The mediator must be a truly neutral person having no association with either of the parties or any interest in the outcome. It is essential that all parties trust and entrust authority to the mediator. Should any party withdraw that authority, the mediation will come to an end. Likewise, should trust in the mediator be broken for any reason, it is unlikely that a settlement will be reached.
The mediator’s role is to facilitate the discussions between the parties, allow them to explore options which they may not have previously considered and focus the parties on their aims and requirements for settlement. The mediator is not there to judge, give opinions or impose a decision.The mediator creates the conditions for dialogue between the parties using a non-adversarial, non-partisan approach. The final outcome of mediation is agreed by the parties, not the mediator.
Mediation is more likely to succeed when the mediator is properly trained and qualified. There are various respected organisations which provide ADR professionals and services globally. These include the Centre for Effective Dispute Resolution (“CEDR”), the Royal Institute of Chartered Surveyors (“RICS”) and the ADR Group to name a few. The three mentioned organisations provide mediation training accredited by the Civil Mediation Council (“CMC”) which accredits mediators and mediation bodies in England and Wales. CMC accreditation is recognised throughout the EU, the Commonwealth and in most nations of the world.
A settlement, negotiated by the parties
The process of mediation is completely flexible and will allow the parties to remain in control of both cost and outcome while being guided by the neutral mediator. The parties remain responsible for their own decisions and answerable for the terms of any settlement that may be agreed.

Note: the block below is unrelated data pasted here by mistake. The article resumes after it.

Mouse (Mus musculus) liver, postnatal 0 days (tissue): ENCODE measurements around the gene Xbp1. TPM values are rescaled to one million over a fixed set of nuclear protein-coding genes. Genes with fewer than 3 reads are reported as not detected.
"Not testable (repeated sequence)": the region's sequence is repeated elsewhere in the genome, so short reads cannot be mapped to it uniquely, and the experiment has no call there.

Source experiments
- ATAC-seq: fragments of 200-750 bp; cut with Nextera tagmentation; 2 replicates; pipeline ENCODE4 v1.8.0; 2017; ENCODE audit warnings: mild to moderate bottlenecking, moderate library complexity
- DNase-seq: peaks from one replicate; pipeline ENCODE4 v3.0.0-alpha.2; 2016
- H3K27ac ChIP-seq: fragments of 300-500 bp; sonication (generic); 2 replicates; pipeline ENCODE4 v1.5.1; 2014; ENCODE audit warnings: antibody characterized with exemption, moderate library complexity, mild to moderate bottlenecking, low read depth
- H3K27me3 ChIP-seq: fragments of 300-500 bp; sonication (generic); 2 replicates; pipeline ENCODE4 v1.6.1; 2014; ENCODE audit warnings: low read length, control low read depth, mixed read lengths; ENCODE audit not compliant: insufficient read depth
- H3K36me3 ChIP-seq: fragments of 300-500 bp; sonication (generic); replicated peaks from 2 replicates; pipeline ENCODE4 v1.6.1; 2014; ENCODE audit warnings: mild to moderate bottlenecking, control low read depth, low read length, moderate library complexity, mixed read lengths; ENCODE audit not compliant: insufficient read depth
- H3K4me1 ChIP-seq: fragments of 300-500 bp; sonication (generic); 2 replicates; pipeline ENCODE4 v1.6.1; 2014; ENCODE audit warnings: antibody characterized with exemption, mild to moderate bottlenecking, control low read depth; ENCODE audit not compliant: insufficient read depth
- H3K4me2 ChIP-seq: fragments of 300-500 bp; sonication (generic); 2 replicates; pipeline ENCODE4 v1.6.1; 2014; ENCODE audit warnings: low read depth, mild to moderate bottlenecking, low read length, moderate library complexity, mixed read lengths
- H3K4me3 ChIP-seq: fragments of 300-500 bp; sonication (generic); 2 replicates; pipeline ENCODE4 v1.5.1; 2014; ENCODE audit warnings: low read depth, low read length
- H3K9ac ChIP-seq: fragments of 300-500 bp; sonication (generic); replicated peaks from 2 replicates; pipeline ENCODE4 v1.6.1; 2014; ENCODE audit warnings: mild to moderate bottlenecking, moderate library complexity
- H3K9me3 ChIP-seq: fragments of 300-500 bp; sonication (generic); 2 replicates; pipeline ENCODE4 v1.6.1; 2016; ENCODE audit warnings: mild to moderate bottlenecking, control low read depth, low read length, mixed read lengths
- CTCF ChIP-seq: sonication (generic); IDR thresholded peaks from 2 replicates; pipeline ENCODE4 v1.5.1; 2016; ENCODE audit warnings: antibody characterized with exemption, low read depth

Parties can run their mediation in whatever manner they chose. There is, however, a developed classic mediation model which recommends that the parties open the mediation with a joint session, whereby the mediator explains the process and answers any questions. During the opening joint session each party makes an opening statement and thereafter the mediator separates the parties into private rooms and spends time with each party in turn (known as private sessions). During the private sessions the mediator will discuss the dispute, explore and challenge the required aims and assess the attitude of each party towards settlement. The private sessions are an imperative part of the mediation process as they give the parties opportunity to talk about the dispute from their point of view, vent feelings, say what they want, and generally ‘clear the air’.
Mediation aims to resolve a dispute by maximizing all parties’ interests and achieving a “win-win” outcome so that the parties do not feel compromised or hard done by. The parties must agree the terms of the settlement themselves and hence the results achieved are such that may never be considered or imposed by a court or tribunal. A judge or a tribunal will simply review available evidence and apply the applicable legislation to a dispute, whereas during mediation the parties must agree their own terms of the settlement and this allows for ingenuity and extra-legal solutions.
The Strength of the Mediation Process
Mediation addresses the underlying causes of conflict or tension. Mediators are skilled in investigating the potential for joint gains in resolving disputes. This is one of the most important tools in unlocking the potential for settlement. By gaining a birds-eye view of the conflict, and exploring the respective needs and priorities of the parties, the mediator is usually able to encourage the parties to consider mutual gains.
Mediation enables the parties to consider and identify what value there is in avoiding legal proceedings, where the arguments will focus on the merits of the case, and look to extra-legal solutions which a court or tribunal could not provide. This inevitably focuses the minds of the parties on the reality of the dispute and any potentially negative outcome, rather then the legal arguments.
When considering mediation one must bear in mind the objectives of the process and consider the following:
Mediation has a very high success rate. It is a quick and relatively cheap process when compared to litigation or arbitration. The average mediation will last one or two days and therefore the process enables parties to swiftly finalise a dispute and move on. In the minority of cases that do not settle, the mediation process helps to narrow the number of disputed issues between the parties, often saving costs in preparing for litigation. Involvement in the mediation process is a wise investment, likely to save both time and money and providing the opportunity for rebuilding trust where relationships have broken down.